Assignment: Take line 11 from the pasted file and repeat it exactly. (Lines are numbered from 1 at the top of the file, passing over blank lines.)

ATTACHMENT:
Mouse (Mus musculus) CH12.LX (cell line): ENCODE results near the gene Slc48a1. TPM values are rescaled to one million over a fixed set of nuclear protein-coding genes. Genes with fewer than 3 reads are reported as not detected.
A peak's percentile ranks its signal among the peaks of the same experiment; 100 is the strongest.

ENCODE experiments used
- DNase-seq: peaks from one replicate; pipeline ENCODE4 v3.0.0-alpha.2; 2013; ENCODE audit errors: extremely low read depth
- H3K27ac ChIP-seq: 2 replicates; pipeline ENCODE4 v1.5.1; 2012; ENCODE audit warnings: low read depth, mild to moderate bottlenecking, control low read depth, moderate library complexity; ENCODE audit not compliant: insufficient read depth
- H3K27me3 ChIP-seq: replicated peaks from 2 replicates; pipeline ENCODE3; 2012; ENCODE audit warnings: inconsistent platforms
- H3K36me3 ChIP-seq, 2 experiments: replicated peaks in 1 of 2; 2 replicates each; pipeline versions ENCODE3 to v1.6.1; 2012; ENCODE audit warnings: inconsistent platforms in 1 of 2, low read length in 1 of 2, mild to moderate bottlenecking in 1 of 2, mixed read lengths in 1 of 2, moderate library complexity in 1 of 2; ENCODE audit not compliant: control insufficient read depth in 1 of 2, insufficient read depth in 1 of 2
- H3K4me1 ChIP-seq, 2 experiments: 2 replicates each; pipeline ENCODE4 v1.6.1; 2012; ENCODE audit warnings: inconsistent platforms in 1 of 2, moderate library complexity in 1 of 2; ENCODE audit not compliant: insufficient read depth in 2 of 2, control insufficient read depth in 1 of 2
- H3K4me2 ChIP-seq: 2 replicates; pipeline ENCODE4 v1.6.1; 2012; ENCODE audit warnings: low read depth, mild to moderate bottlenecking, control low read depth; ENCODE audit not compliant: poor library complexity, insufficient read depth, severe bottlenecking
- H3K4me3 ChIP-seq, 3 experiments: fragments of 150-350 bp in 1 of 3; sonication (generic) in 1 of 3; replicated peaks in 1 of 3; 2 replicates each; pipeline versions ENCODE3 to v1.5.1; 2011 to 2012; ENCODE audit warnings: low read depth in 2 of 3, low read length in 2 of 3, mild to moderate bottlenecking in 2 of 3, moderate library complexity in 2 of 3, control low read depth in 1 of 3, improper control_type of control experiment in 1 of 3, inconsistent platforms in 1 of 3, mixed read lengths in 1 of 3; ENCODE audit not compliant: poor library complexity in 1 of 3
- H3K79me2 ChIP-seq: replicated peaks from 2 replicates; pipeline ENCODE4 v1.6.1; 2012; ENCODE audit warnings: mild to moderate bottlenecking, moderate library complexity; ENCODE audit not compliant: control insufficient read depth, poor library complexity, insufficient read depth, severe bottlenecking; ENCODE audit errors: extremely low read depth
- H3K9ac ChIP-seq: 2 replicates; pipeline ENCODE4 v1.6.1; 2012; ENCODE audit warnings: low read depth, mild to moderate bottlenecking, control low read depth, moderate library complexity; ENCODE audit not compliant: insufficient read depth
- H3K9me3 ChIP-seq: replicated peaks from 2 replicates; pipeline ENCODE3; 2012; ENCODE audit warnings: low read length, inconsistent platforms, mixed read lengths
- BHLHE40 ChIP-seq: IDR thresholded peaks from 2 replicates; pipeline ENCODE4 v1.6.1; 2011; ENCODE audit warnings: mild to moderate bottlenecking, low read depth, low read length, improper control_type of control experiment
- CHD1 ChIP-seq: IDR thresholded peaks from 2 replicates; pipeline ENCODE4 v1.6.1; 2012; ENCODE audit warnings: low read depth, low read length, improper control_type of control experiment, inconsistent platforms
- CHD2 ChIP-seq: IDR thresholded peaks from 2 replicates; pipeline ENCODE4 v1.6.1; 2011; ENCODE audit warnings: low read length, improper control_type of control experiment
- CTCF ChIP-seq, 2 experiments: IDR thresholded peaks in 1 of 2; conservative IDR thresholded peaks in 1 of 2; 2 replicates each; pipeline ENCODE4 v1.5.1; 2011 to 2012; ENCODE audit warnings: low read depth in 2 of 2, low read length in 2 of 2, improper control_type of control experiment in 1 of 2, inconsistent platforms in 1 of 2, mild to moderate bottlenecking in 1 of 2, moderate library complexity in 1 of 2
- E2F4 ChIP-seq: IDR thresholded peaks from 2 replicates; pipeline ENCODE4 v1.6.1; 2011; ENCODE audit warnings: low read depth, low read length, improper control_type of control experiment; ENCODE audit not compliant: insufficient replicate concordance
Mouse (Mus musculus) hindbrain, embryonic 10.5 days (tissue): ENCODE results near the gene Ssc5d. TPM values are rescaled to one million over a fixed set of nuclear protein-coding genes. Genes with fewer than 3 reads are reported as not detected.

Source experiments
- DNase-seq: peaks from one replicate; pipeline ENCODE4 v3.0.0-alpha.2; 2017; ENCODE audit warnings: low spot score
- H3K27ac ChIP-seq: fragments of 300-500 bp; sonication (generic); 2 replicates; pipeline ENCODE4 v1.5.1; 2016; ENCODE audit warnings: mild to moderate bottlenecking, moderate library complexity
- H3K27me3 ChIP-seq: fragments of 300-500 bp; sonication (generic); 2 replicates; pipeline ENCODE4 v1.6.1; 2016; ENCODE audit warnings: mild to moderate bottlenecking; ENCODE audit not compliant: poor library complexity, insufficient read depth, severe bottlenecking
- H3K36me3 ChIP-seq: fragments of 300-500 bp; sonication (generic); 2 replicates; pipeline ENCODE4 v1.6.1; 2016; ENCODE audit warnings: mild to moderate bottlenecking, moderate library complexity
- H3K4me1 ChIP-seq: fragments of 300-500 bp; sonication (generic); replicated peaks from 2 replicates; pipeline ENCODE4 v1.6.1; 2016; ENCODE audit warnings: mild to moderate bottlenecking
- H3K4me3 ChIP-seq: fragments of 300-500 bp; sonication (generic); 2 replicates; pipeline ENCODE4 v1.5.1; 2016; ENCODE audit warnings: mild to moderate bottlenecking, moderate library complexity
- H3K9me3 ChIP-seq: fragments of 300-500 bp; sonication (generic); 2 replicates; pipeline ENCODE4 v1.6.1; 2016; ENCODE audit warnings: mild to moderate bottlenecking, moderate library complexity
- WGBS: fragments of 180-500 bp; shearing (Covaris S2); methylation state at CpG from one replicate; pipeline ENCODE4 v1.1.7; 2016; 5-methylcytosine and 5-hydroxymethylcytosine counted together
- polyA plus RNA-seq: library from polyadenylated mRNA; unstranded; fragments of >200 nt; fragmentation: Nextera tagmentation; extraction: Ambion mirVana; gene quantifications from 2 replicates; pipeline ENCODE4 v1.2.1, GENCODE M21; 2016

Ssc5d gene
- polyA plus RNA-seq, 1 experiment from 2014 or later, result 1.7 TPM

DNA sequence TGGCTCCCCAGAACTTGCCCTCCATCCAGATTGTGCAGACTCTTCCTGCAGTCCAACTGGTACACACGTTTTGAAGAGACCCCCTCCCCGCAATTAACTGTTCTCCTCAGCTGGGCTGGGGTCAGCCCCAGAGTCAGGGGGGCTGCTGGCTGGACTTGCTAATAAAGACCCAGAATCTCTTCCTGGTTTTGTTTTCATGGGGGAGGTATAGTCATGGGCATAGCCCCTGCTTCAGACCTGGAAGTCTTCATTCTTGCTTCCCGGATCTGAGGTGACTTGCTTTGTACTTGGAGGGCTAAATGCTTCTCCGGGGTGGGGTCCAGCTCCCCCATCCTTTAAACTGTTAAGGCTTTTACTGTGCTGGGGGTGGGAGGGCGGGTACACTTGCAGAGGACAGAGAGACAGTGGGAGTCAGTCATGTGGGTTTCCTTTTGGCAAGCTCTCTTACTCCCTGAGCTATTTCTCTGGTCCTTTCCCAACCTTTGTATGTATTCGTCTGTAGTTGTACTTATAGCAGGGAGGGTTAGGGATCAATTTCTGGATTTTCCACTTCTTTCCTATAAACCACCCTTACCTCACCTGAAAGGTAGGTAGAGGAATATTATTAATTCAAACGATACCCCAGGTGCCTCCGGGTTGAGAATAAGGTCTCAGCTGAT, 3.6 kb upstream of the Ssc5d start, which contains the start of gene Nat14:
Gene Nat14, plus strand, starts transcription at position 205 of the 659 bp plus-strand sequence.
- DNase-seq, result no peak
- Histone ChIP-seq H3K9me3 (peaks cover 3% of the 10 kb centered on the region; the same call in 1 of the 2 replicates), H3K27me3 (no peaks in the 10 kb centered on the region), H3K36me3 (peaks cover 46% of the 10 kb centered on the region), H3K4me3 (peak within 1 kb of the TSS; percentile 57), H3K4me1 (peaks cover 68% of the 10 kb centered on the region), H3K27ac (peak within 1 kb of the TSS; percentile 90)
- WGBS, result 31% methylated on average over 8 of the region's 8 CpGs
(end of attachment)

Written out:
- H3K79me2 ChIP-seq: replicated peaks from 2 replicates; pipeline ENCODE4 v1.6.1; 2012; ENCODE audit warnings: mild to moderate bottlenecking, moderate library complexity; ENCODE audit not compliant: control insufficient read depth, poor library complexity, insufficient read depth, severe bottlenecking; ENCODE audit errors: extremely low read depth